Mar 5th 2009

A few days later, and I was taking a trip to the utterly amazing Santa Cruz island off the coast of California to give a presentation to scientists from The Nature Conservancy about how to communicate with journalists. A couple of days spent on this stunning and extremely pristine bit of nature was well worth the lurching, nausea inducing, two-hour ride over. The journey isn't that long if the boat goes direct, but sorry to say that there was the opportunity to do a bit of whale watching if one wasn't retching at the back of the boat.

I was transfixed by Santa Cruz island and wrote this little item:

Green.view Point, shoot and save
Like nature, conservation can be red in tooth and claw
Mar 16th 2009

Also, these days we are now all multi-media journalists. I took my trip to the island armed with a flashmic and instructions to collect "actuality", so I also recorded material that was mixed into a couple of podcasts by our inhouse audio team. I'm told it turned out well but I'm ashamed to say that I find the whole process of listening to my own voice rather too excruciating, so I've not listened to find out ]whether it was any good. Should you be inclined to listen to this sort of thing, I'll post a link here later when the economist's creaking website can be induced to cough one up.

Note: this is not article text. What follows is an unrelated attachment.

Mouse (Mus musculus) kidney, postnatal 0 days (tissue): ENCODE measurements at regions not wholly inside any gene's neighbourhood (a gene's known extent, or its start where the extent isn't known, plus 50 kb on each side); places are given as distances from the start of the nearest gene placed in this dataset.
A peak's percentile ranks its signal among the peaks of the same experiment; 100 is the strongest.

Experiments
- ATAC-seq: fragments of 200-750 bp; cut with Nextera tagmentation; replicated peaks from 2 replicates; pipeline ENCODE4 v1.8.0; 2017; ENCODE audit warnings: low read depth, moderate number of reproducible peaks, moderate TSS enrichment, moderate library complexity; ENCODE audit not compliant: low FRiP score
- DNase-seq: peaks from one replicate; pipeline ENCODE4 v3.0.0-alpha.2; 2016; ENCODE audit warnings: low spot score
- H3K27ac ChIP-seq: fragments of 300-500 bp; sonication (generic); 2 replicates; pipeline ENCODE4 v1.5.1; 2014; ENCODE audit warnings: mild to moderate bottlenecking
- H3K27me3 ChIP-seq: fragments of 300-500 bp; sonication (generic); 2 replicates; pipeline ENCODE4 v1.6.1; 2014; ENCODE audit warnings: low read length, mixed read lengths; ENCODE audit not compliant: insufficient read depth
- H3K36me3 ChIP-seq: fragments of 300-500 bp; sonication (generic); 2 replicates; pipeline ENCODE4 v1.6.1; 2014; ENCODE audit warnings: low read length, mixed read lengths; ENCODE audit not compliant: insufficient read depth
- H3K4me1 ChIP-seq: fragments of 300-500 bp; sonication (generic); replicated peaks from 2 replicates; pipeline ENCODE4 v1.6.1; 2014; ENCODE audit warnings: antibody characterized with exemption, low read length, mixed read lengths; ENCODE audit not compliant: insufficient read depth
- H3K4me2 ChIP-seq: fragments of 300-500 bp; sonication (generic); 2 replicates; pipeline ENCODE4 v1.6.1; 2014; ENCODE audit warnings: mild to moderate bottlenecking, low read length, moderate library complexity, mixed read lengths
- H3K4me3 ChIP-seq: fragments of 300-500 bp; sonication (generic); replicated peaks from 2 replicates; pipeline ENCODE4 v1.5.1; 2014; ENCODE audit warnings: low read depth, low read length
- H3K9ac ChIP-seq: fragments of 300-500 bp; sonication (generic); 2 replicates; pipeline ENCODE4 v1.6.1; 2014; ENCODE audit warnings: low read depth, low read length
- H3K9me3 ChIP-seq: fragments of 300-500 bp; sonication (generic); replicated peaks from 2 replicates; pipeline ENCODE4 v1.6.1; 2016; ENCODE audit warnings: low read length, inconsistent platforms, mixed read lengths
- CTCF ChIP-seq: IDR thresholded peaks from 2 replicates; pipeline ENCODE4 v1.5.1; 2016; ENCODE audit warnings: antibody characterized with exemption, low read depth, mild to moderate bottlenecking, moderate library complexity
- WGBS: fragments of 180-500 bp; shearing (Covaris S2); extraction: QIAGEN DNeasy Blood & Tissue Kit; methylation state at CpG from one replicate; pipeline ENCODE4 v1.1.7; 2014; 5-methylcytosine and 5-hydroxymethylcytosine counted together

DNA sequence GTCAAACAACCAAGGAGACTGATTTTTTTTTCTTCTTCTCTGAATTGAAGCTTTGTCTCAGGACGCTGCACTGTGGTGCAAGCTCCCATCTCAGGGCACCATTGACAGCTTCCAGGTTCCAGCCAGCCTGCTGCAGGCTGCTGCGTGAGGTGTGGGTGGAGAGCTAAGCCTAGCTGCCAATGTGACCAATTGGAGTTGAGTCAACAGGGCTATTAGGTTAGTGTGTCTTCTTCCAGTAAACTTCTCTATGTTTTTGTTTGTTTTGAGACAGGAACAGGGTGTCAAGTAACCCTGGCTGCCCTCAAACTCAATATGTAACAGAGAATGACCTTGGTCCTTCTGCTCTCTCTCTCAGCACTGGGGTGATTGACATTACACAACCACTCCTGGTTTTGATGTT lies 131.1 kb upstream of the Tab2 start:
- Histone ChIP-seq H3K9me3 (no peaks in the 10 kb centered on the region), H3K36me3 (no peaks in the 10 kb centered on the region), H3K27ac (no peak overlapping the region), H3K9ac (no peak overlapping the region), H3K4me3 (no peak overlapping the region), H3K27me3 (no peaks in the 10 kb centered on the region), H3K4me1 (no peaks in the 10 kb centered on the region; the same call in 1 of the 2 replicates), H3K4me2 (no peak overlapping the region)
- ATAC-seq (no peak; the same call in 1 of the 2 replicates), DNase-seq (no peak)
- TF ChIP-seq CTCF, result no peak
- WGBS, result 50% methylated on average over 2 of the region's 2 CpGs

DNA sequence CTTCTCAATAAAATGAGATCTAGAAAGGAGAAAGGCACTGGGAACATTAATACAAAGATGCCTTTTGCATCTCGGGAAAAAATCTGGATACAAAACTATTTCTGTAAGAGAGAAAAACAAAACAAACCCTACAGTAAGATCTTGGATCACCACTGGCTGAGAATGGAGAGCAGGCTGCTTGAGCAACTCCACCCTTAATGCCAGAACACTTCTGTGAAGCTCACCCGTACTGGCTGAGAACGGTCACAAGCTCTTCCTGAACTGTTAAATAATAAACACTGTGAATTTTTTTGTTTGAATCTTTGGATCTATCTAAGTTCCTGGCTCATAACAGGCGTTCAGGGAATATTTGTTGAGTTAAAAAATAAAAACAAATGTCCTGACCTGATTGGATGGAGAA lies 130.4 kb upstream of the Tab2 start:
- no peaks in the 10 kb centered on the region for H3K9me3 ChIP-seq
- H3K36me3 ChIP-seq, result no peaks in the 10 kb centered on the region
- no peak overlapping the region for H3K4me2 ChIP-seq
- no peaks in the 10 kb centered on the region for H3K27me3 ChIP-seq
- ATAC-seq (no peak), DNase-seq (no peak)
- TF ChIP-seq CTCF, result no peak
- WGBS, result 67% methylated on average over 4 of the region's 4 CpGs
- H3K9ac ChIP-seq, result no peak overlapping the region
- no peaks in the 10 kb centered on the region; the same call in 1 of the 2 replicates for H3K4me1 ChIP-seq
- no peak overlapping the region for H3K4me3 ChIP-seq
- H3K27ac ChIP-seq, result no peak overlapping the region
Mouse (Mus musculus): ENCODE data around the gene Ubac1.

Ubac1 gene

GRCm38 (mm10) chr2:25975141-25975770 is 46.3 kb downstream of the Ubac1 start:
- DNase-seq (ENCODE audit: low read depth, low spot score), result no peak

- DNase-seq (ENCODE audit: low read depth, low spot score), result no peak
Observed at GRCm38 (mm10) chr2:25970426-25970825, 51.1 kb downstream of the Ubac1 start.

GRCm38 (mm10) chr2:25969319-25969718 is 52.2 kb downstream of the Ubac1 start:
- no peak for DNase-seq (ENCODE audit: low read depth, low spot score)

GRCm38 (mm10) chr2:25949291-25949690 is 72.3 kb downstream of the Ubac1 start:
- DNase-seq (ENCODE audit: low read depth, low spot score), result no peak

Meanwhile, in April brought a couple more green stories. The green.view on environmental values published last Monday was one of the most well-read pieces today, according to our web poll. Thank you to the media people at the World Bank for making their webcast available to me so that I could cover their meeting on environmental valuation.

Farming biofuels produces nitrous oxide. This is bad for climate change
Apr 8th 2009

Green.view Environmental values
How to ensure the environment is properly accounted for
Apr 13th 2009

Finally, I wrote this nice little story, just a journal story from PNAS that I thought deserved a little attention.

Twice blessed
Bilingual babies are precocious decision-makers
Apr 16th 2009

This week I'm working on a story on John Maddox, which is a tough thing to do in the wake of all the amazing obituaries, and export control (which is far less dull and nerdy than it sounds).

Other news, although I'm not sure this is still news, is that I'm going to be the next chair of the Association of British Science Writers. The handover, from the current chair Ted Nield, will be at start of the World Conference of Science Journalists at the end of June.

Other science-journalism-related news is that Oliver Morton is leaving Nature, and rejoining The Economist as our energy and environment person. Welcome back Ollie!